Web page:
|1.||The Car (Main Title)||2:30|
|4.||Dead Girl Found||2:03|
|7.||Eerie Car – Bridge||0:23|
|12.||Chase – Part 1||3:25|
|13.||Chase – Parts 2 & 3||4:39|
|15.||The Car (End Title)||0:41|
|16.||The Car (End Credits)||1:42|
|17.||EXTRAS: Apparition – Revised No. 1||0:30|
|18.||Apparition – Revised No. 2||0:35|
|19.||Apparition – Revised No. 3||0:27|
|20.||Semper Fidelis w/Parade Overlay (John Philip Sousa)||2:38|
|21.||The Car (E.C.) Wild Chime||0:19|
|22.||William Tell – Pastorale (Gioachino Rossini)||0:27|
|23.||Universal Promo – The Car Version No. 1||0:22|
|24.||Universal Promo – The Car Version No. 2||0:24|
|25.||Universal Promo – The Car Version No. 3||0:24|
|26.||Universal Promo – The Car Version No. 4||0:24|
|Total Album Time:||39:52|
From the Manufacturer
For the 1977 Universal Picture The Car, composer Leonard Rosenman provided a thrilling score anchored around the medieval Dies Irae chant, signaling early on that this is no ordinary automobile on the loose, but a driverless and demonically possessed devil car. This is musically evident from the beginning, with a clanging chord to quickly reflect the arid, desolate look of the film's desert setting, before low brass and contrabass clarinet intone the Dies Irae theme. The action set pieces, which make up the bulk of the score, are especially riveting, with the composer leading the orchestra at an unusually breakneck pace. The film afforded Rosenman the opportunity to compose some of the most wildly kinetic and fast-tempo music in his career.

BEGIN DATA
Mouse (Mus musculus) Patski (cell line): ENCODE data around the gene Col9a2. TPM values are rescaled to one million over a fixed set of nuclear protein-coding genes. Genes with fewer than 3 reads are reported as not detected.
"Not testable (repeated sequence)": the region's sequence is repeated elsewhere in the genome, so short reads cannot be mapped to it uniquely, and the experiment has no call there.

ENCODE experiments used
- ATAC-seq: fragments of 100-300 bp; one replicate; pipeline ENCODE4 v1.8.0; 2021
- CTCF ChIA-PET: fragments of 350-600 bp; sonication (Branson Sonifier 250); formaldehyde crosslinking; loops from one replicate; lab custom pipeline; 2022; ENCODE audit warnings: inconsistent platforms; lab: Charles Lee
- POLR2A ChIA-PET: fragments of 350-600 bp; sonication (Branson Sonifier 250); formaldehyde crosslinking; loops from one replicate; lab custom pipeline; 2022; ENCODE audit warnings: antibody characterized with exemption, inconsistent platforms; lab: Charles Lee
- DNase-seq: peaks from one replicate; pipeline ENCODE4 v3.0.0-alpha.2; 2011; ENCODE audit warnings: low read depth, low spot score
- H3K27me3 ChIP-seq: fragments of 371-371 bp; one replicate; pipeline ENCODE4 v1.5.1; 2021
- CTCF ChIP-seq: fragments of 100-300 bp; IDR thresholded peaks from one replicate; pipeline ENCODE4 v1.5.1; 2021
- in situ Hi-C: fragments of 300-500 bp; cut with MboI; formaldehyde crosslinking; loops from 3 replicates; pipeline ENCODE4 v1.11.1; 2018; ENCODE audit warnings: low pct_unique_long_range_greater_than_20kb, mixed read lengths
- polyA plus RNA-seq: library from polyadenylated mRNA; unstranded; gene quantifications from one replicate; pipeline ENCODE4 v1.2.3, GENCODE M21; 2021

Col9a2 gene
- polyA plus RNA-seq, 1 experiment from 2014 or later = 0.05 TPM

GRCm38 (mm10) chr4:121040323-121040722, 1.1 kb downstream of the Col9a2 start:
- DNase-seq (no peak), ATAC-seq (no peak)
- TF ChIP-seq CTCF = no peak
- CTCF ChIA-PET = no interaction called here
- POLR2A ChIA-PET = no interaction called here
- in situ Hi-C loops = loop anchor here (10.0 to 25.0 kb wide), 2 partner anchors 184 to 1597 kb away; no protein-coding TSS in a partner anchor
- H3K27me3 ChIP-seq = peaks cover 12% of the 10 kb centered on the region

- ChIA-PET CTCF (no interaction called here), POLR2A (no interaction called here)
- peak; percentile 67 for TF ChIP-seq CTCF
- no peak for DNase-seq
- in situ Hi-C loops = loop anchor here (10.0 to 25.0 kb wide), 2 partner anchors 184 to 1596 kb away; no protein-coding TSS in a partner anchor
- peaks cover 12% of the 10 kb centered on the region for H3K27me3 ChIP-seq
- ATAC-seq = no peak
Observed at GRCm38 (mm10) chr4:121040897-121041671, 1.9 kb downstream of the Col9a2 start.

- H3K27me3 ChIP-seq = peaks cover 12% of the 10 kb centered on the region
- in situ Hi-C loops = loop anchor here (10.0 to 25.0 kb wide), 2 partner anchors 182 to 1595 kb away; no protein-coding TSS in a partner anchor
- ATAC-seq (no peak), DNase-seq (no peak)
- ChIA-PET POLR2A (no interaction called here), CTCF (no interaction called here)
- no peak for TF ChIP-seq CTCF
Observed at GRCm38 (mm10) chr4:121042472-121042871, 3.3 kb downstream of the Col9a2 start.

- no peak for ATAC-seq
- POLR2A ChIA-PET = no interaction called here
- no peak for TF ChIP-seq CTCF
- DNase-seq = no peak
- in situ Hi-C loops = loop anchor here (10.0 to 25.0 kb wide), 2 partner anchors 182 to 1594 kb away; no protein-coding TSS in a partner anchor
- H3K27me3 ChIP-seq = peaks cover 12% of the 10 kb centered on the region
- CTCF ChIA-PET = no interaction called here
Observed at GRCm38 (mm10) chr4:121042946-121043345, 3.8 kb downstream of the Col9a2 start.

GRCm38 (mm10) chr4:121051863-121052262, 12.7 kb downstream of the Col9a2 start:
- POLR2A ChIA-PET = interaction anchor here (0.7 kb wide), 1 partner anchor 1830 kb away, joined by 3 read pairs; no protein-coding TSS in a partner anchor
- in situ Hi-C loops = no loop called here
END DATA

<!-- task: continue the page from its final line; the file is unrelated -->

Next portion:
For this release, Intrada was provided access to the original scoring session masters, recorded onto 1/2″ 15 ips three-channel tape at the Universal Studios scoring stage in January and February of 1977. Every roll of tape survived in pristine condition in Universal's vaults.
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